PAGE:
Target of nearly 800 jobs

Jude Leitch of Northumberland Tourism with Sir Alan Beith MP and Sean Donkin of the Hog's Head.
Jude Leitch of Northumberland Tourism with Sir Alan Beith MP and Sean Donkin of the Hog's Head.

The county has set itself a very ambitious growth target for the tourist industry, aiming to create nearly 800 new full-time jobs by 2016.

Tourism is a key industry for Northumberland, which contributed about £706million to the county’s economy in 2011.

A target of six per cent growth to the visitor economy aims to bring in an additional £42million in visitor spend and create an extra 795 full-time jobs by 2016.

At a meeting of the county council’s economic scrutiny committee, Stacey Burlet, head of customer and cultural services, explained that the six per cent was chosen as an aspirational target in consultation with the wider tourist community.

“It’s about taking us to where we are generating higher visitor numbers than we are now and achieving numbers we did historically,” she added.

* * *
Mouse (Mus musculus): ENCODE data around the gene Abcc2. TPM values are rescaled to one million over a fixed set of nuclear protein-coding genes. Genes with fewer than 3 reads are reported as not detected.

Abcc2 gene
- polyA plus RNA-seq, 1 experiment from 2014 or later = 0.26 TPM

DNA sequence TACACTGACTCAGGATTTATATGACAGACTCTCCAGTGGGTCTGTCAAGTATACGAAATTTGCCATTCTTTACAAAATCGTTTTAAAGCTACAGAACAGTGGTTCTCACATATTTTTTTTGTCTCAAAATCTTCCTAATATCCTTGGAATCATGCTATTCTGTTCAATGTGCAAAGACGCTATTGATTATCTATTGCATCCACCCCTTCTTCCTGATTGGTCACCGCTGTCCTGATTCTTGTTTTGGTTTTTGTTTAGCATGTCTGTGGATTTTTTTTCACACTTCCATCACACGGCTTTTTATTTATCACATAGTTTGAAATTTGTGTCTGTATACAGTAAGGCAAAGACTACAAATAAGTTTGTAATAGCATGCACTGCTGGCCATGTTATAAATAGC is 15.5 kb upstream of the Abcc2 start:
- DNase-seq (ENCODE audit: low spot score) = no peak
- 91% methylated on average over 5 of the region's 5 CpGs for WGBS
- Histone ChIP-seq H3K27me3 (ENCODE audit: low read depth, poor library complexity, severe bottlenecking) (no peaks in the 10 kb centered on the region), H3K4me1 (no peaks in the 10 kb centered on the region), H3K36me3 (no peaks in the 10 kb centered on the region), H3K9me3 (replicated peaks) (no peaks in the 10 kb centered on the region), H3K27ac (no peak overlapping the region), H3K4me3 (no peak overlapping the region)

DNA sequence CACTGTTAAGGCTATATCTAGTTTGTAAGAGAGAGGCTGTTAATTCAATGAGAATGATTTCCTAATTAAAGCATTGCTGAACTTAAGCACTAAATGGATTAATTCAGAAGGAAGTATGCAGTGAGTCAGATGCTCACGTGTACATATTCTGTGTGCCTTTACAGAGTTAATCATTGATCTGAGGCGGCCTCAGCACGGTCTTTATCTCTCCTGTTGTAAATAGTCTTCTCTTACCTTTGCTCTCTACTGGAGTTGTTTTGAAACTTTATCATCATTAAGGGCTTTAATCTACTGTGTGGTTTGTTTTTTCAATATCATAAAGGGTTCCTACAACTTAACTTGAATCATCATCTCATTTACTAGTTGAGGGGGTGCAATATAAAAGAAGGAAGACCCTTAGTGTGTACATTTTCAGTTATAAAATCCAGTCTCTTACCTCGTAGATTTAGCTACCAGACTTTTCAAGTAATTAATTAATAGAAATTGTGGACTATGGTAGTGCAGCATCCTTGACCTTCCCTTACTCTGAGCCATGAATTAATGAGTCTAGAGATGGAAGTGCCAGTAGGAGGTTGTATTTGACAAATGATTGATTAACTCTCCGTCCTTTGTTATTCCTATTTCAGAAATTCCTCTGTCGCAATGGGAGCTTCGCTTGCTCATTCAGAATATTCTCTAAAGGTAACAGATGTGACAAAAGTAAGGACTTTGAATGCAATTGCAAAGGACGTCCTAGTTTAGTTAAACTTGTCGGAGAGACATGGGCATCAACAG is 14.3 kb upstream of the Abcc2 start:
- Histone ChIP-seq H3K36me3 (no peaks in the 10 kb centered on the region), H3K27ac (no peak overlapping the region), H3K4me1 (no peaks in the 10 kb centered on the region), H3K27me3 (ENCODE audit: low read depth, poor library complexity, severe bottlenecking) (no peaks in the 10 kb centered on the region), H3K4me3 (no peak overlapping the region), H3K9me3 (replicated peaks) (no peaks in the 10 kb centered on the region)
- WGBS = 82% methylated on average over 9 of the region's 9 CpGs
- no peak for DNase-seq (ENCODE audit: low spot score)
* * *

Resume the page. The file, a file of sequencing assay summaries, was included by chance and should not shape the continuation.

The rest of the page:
The county council has established a framework to facilitate this target, which includes providing financial support to a range of tourism and tourism-related organisations such as Kielder Water and Forest Park Development Trust and Northumberland Tourism.

The council will also support the delivery of activities such as tourism fairs, contribute to projects like Northumberlandia, deliver a network of tourist information centres and support the delivery of regional activities such as the North East Tourism Awards.

At the centre of this is the rebirth of Northumberland Tourism, which has a much better working relationship with the council now.

Northumberland Tourism was hit very hard by the demise of One NorthEast, but has revamped its funding and board in recent months, with councillors praising in particular the previously-criticised website.

Moving forwards, it will focus on three key areas of work: marketing; product development and communication and engagement with the sector.

Chairman Kate Priestley said: “It’s challenging, but the board is focusing on plans to get that six per cent delivered.

“The culture of the sector is really different. They are helping us rather than demanding from us, because they know there’s not much public money.”